Yesterday, I read the judgment in R (Children) [2018] EWCA Civ 198.

It is a case with many aspects to it and it deserves to be read for a number of reasons.

The reason I am writing about it here concerns the courageousness of an advocate involved. The solicitor advocate, June Venters QC, effectively admitted that she had failed to pick up various points because she had not been allowed enough time to prepare. Furthermore, for much of the preparation time, that involved wading through a huge volume of evidence, she was disadvantaged by not having anything like the assistance or resources available to the other parties in the proceedings. There had been an extension of time but this was inadequate and in no way compensated for the inequality of arms she had been presented with. It is easy to see how she would have felt brow beaten, isolated, disadvantaged and even bullied, but, nonetheless she was able to successfully appeal an earlier fact finding hearing conducted by Mrs Justice Theis.

In a recent lecture, Prof Jo Delahunty QC, in providing examples of judicial bullying, listed the following (at the end of quite a long list) :

‘– Refusing to give them time to formulate an argument or response in circumstances where it is unfair to them and their client to do so.’

Clearly, the judge’s behaviour, which we know from our members reports is by no means an isolated example, falls into the category of judicial bullying. Fortunately, for her and her client June Venters was able to stand up to it but it took an appeal and a huge amount of additional work involving complex legal issues for her to do so.

Most people cannot get legal aid or afford representation of the high calibre provided my June Venters. Furthermore, they find themselves in an intimidating and alien environment, having little time to prepare, having little time to learn new facts and skills and having to do all this whilst grieving for children they miss terribly, at the same time as fighting off symptoms of failing mental health and in most cases at the same time as doing a job to keep a roof over their heads. Where does such poor judicial, indeed bullying and inhumane, behaviour leave them?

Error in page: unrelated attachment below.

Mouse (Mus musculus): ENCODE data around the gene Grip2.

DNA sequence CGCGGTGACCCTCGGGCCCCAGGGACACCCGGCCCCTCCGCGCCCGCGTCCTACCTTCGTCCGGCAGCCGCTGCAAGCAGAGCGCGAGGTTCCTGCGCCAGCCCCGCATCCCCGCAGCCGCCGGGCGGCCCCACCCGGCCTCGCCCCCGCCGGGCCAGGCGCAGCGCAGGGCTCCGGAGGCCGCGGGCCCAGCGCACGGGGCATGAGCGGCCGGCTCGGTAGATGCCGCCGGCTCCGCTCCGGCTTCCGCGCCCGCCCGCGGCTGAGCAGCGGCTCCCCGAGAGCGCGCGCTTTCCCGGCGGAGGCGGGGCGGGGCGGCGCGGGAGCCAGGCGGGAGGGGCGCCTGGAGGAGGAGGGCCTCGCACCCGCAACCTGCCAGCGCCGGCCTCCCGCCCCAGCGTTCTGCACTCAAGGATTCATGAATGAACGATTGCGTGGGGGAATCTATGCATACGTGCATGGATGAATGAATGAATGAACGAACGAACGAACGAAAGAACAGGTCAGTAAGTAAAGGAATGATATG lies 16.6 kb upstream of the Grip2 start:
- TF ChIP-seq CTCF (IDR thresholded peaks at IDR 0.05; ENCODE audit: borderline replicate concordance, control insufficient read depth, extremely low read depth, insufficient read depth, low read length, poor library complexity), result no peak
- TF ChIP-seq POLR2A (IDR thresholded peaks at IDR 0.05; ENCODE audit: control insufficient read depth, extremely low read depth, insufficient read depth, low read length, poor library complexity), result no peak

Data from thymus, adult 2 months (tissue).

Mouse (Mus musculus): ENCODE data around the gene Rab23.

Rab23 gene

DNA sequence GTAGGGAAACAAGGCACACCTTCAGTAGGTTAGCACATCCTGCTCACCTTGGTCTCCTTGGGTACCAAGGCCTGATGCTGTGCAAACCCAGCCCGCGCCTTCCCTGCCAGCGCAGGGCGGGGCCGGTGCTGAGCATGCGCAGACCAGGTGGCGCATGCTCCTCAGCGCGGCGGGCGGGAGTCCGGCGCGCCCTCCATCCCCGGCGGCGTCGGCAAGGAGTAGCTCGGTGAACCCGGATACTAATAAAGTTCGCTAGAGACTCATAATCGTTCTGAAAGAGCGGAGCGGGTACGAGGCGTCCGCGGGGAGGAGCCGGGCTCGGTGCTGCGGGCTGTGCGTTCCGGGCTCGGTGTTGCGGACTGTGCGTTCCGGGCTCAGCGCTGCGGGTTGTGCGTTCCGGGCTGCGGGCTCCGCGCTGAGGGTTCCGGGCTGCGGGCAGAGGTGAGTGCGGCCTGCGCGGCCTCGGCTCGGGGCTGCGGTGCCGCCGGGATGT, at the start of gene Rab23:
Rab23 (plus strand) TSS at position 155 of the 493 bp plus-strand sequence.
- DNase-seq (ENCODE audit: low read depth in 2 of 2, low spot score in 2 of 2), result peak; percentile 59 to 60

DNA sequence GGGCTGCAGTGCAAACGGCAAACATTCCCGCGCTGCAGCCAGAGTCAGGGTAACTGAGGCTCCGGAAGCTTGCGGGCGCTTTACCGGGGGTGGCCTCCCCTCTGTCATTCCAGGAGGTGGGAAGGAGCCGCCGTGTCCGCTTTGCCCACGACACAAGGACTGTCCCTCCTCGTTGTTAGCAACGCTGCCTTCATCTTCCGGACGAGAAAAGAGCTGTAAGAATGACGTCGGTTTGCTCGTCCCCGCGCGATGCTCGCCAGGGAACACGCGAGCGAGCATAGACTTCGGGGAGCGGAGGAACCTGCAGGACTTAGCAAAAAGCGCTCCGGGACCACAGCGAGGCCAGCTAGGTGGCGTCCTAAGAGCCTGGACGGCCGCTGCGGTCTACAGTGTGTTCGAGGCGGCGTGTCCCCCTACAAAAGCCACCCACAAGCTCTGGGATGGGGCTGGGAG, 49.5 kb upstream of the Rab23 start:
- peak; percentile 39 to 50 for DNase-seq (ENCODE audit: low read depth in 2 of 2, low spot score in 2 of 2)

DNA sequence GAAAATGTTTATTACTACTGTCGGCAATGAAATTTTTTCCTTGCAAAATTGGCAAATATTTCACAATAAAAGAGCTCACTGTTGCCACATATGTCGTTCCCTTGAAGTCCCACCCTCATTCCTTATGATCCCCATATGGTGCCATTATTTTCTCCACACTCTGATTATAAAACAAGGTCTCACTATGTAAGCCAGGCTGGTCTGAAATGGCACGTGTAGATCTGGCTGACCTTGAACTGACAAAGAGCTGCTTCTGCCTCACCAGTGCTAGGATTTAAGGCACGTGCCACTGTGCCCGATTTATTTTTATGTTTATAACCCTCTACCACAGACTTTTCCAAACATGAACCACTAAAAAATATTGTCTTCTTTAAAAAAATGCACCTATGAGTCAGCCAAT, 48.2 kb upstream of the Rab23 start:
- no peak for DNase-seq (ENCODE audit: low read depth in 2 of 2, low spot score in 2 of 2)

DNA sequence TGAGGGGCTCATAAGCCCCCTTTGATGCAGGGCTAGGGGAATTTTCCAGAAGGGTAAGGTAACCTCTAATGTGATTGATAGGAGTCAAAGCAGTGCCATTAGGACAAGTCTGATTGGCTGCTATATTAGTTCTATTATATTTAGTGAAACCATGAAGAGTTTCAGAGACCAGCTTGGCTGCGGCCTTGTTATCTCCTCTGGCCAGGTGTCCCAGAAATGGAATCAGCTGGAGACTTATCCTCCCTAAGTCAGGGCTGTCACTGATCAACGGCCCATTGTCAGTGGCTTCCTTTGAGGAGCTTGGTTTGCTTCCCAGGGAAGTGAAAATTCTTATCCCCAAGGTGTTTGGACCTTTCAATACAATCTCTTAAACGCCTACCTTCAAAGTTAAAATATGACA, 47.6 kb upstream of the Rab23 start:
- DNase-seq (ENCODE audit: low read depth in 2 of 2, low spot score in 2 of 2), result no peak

As usual, the reported case represents the tip of an iceberg. What about the lower courts which are hidden beneath the surface and are seldom, if ever reported or scrutinised. We know these appalling behaviours are anything but unusual and it is high time they were illuminated. We also know that such behaviours are infectious and they do not only infect judges but that they appear to have cross infected other disciplines too.

What are your experiences?

Professor Jo Delahunty QC’s lecture can be seen here. It is well worth watching.

Assessing Attachment for family courts

We’ve noticed noticed a few posts about psychological reports and expert witnesses in family court. We’re writing a more detailed piece but here’s a few thoughts.

1. No psychology training in the UK currently includes PA
2. Psychologists in their training normally choose an adult or child specialism. If anyone offers both it is a bolt on
3. Therefore ask the question what specialist training they have to claim PA and family expertise
4. Most psychologists and social workers (include Cafcass in that) use an old model of attachment as attachment to the primary caregiver (read RP)
5. Most psychologists and social workers “observe” attachment behaviours and place their own interpretation on it…we’ve all seen the classic from Dr Millers 7 minute YouTube video…child is close to RP therefore secure attachment. …not very scientific is it
6. In a psychological report you may well be lucky therefore to be told…insecure or secure attachment. … as near to useless as it gets